A Journal of Cannabis and Culture

Cannabis Consumption

Cannabis Consumption

By Dr. Genester Wilson-King

The first step to safe and effective cannabis consumption is understanding what you are consuming. The cannabis plant contains at least 113 different compounds called phytocannabinoids, the most famous being Tetrahydrocannabinol (THC) and Cannabidiol (CBD). THC is the psychoactive element, which produces the ‘high’ feeling. It also has many health benefits, including sedation and relaxation, pain relief and reduction, relaxing muscles spasms, stopping nausea and vomiting, stimulating appetite, inducing sleep, and reducing anxiety/depression. CBD may also have many medical benefits, including pain management, anxiety reduction, and decreased inflammation. CBD does not produce the ‘high’ feeling for which THC is known.

It’s also important to know that cannabis is much safer compared to a number of other common substances, including alcohol and some pharmaceutical drugs, particularly when one considers lethal dosage, addiction potential, and withdrawal symptoms. To date, there have been no recorded deaths resulting from cannabis overdose. There are no receptors for cannabinoids in the breathing center of the brainstem.  Also, it would be difficult to consume enough cannabis to reach the median lethal dose. In most instances, when someone consumes too much cannabis, they sleep off the effects with no long-term repercussions.

The Different Ways to Smoke and Consume Cannabis

There are many different methods of consumption, making cannabis very adaptable for a variety of tastes and personal circumstances. Here are some of the most common ways to consume:

Tinctures are alcohol or oil-based cannabis extracts, available in drops or sprays. The onset of effect occurs in 15-60 minutes, with peak effects in 1-2 hours, generally lasting 1-4 hours.

Smoking is one of the fastest methods to feel the effects. You should feel the effects within 3-5 minutes (or less). The effects typically peak after 30 minutes and can last up to 5 hours. Those with bronchial problems may want to avoid.

Vaping is similar to smoking, but the cannabis oil is heated to a lower temperature to avoid combustion, and hence, the carcinogens produced by the high temperatures in smoking. Many users experience less irritation with this method. Users will feel the effects within (3-5) minutes.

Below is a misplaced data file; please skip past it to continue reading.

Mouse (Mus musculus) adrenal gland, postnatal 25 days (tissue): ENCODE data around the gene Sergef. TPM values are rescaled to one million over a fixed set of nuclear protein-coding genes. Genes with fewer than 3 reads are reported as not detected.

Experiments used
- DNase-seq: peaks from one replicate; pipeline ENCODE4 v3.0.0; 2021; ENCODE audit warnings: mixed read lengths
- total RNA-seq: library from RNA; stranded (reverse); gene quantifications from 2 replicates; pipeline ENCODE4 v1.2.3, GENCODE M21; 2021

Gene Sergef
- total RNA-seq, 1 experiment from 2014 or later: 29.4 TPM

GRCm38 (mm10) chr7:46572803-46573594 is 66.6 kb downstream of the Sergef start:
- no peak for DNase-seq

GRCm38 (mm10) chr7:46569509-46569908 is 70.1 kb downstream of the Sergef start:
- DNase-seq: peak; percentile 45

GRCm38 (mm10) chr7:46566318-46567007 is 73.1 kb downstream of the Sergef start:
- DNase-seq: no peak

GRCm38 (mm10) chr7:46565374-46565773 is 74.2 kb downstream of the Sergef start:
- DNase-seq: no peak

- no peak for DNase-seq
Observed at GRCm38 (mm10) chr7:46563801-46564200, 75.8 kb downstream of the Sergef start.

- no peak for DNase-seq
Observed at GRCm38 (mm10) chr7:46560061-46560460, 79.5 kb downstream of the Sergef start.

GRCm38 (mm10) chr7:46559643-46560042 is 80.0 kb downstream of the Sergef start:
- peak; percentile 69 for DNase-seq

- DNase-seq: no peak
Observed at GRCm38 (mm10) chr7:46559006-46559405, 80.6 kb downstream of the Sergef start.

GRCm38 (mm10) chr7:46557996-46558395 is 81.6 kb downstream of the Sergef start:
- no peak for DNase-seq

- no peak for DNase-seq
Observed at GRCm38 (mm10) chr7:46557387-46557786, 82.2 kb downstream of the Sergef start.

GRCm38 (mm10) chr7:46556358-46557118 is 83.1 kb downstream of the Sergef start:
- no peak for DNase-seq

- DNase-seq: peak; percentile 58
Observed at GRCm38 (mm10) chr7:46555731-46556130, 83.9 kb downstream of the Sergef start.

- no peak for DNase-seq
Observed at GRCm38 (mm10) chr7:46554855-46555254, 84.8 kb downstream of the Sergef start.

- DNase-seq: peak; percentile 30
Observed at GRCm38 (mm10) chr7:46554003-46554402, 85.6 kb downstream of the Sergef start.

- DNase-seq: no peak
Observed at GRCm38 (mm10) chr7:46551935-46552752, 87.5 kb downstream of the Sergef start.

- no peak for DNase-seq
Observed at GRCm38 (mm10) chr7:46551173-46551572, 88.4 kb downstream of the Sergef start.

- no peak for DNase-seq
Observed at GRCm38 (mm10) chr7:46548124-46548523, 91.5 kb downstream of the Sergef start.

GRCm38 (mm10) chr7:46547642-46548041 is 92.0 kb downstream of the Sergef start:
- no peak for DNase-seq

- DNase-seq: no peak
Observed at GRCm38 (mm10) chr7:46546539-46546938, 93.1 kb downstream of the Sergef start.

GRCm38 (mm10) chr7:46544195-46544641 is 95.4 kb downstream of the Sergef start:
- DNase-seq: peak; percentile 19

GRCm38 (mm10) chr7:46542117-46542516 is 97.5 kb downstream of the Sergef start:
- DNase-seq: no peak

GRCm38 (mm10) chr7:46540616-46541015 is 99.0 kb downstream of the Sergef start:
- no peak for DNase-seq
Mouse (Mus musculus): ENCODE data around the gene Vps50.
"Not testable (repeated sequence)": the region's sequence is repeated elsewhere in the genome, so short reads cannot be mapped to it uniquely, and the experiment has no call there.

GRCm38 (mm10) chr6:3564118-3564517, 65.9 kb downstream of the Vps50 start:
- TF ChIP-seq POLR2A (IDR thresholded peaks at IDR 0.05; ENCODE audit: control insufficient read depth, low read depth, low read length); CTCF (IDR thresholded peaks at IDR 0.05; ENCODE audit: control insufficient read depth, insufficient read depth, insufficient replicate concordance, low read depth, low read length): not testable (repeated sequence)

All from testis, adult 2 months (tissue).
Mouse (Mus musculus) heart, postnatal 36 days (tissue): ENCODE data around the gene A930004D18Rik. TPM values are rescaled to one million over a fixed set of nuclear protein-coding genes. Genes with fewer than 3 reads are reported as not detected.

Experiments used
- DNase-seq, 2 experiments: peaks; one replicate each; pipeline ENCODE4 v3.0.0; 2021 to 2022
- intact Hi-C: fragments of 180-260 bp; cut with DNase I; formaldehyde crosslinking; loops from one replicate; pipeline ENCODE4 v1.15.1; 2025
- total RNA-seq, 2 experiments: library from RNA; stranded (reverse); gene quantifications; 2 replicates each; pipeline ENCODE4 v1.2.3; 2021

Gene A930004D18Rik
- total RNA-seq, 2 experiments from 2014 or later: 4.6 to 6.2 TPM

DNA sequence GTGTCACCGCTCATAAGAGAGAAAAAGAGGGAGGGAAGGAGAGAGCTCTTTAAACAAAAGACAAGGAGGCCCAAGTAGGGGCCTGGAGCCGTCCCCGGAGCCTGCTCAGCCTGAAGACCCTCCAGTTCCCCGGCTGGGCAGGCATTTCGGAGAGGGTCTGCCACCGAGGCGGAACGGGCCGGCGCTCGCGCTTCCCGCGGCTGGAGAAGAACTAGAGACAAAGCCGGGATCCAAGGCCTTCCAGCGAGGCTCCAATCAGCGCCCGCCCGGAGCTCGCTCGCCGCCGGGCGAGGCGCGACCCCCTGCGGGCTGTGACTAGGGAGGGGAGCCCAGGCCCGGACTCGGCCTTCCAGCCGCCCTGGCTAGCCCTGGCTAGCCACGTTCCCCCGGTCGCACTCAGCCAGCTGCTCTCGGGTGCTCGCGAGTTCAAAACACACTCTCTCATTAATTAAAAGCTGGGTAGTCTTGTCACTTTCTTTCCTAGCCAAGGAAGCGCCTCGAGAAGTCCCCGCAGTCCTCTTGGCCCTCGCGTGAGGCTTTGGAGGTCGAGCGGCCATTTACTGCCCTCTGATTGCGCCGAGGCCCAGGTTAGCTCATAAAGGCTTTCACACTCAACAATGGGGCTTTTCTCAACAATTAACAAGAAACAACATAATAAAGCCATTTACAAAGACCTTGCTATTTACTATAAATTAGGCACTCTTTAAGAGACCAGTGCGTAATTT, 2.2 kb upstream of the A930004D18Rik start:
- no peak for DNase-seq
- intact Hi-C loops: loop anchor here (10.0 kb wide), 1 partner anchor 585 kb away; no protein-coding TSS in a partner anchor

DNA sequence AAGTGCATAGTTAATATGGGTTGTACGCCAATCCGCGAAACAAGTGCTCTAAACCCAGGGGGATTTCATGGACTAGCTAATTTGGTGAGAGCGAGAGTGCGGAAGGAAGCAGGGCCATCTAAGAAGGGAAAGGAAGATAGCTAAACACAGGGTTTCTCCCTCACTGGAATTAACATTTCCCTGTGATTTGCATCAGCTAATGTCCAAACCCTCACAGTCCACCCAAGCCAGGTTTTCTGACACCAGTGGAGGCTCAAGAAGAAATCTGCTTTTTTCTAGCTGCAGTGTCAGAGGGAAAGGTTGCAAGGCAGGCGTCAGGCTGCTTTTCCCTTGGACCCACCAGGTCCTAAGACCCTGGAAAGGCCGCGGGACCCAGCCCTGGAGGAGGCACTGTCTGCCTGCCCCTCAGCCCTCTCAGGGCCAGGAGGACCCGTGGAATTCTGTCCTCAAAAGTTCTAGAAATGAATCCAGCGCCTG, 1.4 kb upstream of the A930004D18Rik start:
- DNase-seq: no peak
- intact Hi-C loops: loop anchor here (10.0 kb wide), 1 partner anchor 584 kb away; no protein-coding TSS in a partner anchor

Edibles are food items made with cannabis flower or concentrate. The onset of effects is 60-90 minutes with peak effects 2-3 hours and can last up to 6-8 hours. It is important to note that THC becomes a more potent compound when consumed as an edible, so consuming a small amount is the more prudent approach.

All methods of consumption and their activation times noted above will vary based on an individual’s body chemistry, among other variables. I recommend that all first-time users try cannabis with an experienced user present and in a quiet, calm environment. It’s important to know that you may have to try a variety of methods of delivery and various profiles to find the one that best suits your individual needs. Remember to start with as low a dose as possible. Start low, go slow. If you haven’t tried cannabis in a long time, don’t assume your tolerance level is the same. Most strains today have higher THC levels. If you take more than you are comfortable with, the best thing to do is to rest in a quiet and safe place; eventually, you will doze off and sleep until the symptoms abate.

If using cannabis medically, consult a physician when appropriate, evaluate the symptoms you wish to relieve on a scale of 1-10, start low and use multiple doses a day as opposed to one big dose; wait 30-90 minutes, reassess your symptoms using the same scale and re-dose depending on how your symptom scale changes. Wait 72 hours before you make dose adjustments. It is important to keep a log.

It is also extremely important to read all packaging and dosing guidelines. Cautious titration is recommended when ingesting THC-rich cannabis products. Microdosing—meaning very low doses—as little as 2.5 mg THC can produce noticeable effects. Figuring out the optimal dose of cannabis may involve some trial and error. A balanced ratio of CBD and THC could have a greater therapeutic impact than either CBD or THC alone. Adjust the amount of CBD and THC until you find the sweet spot with the right combination of both compounds.

Lastly, remember that you should never drive or operate machinery while consuming cannabis.

The contents on MedMen.com are for informational purposes only. The content is not intended to be a substitute for professional medical advice, diagnosis, or treatment. Always seek the advice of your physician or another qualified health provider with any questions you may have regarding a medical condition. Never disregard professional medical advice or delay in seeking it because of something you have read on MedMen.com.

Dr. Wilson-King, MD, serves as the Medical Director for MedMen. She has over 25 years of clinical experience, with expertise in plant-based medicine and cannabis education.

 

A Journal of Cannabis and Culture
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